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Accueil du site → Doctorat → Australie → 2001 → Remotely sensing changes in the vegetation of ephemeral wetlands

Australian National University (2001)

Remotely sensing changes in the vegetation of ephemeral wetlands

Benger, Simon

Titre : Remotely sensing changes in the vegetation of ephemeral wetlands

Auteur : Benger, Simon

Université de soutenance : Australian National University

Grade : Doctor of Philosophy (PhD) 2001

Résumé partiel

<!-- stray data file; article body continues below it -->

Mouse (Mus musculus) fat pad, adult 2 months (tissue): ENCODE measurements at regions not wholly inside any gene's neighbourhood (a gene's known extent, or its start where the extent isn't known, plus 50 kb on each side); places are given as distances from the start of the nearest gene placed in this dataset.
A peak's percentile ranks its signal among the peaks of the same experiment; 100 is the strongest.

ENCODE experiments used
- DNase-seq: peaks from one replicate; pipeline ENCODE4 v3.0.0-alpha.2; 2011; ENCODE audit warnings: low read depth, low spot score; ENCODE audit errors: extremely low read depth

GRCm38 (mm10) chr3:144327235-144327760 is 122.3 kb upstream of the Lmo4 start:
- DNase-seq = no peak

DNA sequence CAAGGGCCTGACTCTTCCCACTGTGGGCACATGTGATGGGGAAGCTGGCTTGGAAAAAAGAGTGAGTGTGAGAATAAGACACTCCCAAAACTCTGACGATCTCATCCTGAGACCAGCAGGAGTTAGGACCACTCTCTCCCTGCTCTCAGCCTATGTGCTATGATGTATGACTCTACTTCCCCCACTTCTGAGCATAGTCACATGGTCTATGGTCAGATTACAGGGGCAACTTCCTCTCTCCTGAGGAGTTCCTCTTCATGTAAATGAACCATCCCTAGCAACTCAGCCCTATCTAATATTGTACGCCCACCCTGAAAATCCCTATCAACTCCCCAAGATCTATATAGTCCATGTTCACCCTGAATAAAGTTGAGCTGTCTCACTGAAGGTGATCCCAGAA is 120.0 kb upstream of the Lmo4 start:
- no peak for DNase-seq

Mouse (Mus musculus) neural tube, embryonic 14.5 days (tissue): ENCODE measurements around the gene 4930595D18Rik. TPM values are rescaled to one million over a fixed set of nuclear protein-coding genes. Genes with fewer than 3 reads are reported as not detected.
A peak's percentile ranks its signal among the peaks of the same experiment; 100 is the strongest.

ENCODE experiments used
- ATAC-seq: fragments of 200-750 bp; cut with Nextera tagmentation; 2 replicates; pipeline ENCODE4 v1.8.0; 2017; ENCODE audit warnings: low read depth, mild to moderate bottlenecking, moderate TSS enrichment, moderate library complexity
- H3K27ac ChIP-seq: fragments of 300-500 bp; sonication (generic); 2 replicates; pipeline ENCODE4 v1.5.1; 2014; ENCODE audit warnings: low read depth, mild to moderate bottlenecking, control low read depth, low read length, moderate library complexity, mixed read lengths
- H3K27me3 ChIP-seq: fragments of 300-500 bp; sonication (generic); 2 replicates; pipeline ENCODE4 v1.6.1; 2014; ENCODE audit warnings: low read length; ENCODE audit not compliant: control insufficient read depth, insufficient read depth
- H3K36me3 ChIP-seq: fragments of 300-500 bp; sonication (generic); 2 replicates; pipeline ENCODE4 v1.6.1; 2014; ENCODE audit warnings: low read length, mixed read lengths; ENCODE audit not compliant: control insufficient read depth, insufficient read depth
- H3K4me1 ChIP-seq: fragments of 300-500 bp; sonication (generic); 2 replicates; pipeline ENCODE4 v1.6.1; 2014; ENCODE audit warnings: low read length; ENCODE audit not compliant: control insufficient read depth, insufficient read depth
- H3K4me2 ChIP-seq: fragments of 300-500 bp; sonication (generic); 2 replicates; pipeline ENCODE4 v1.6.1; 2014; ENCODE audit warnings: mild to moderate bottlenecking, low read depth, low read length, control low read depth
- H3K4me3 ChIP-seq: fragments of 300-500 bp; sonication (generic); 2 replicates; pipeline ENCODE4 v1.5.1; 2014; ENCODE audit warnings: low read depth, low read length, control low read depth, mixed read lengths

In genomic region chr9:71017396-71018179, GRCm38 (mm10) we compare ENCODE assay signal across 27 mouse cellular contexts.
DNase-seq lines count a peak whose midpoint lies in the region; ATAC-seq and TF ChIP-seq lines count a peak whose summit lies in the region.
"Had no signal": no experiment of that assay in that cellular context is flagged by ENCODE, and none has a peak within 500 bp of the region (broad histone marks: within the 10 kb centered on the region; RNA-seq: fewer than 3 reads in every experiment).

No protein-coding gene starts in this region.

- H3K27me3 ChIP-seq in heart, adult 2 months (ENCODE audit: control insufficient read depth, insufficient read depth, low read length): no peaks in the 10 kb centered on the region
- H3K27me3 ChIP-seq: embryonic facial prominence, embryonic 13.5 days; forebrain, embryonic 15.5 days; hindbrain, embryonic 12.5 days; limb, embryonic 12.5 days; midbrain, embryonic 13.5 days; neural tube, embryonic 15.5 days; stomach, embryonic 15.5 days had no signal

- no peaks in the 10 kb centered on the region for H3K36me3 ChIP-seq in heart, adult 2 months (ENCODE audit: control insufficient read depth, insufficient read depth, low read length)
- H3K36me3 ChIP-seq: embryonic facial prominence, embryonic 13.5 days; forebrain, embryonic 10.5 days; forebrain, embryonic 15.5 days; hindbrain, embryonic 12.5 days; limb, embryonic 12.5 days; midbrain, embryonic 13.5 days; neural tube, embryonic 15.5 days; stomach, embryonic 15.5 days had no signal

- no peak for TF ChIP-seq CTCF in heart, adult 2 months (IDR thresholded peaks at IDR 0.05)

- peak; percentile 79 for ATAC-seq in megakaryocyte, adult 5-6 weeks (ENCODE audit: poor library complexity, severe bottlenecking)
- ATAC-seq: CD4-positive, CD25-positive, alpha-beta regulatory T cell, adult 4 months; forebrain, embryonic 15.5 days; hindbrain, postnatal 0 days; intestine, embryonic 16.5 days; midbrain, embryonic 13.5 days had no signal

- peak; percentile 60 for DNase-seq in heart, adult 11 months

The ephemeral wetlands of semi-arid Australia provide impo1iant habitats for many species and play a significant role in the hydrological and biological regimes of these environments. As most inland wetlands owe their existence to unregulated cycles of flooding and drying, many wetlands are now being forced into decline through flow regulation associated with irrigation for large, highly productive agricultural enterprises. This decline usually manifests itself through reductions in the spatial extent of vegetation stands, transitional effects in the landscape and a deterioration in the physiological condition of individual plants. A timeseries of Landsat TM and JERS-1 optical and radar imagery were used to investigate the potential for employing various vegetation species as remotely sensed indicators of wetland decline in the Macquarie Marshes of central western New South Wales. The research examined the utility of remotely sensed imagery for the mapping of semi-arid inland wetland vegetation and assessed its effectiveness in detecting changes in the physiological health of wetland vegetation due to alterations in the hydrological regime. Four species, river red gum Eucalyptus camaldulensus, cumbungi reed Typha orientalis, common reed Phragmites australis, and water cooch Paspaulum paspalodes could be detected at sufficient spatial and spectral resolution to be mappable from satellite imagery. All of these species showed changes in spectral characteristics and radar response as a result of reduced flooding of the wetlands. Two of the species examined, cumbungi reed and common reed, worked well as indicators of short term changes in water availability by manifesting loss of spatial extent and reduction in NDVI. River red gum stands were excellent indicators of longer term decline due to their relative permanence in the landscape and longer response to changes in water availability, while the condition of water cooch pastures was also a good indicator of wetland condition. The development of these techniques offers good potential to facilitate monitoring of the physiological health of inland wetlands and assist in management decisions regarding flow regulation and flood control.


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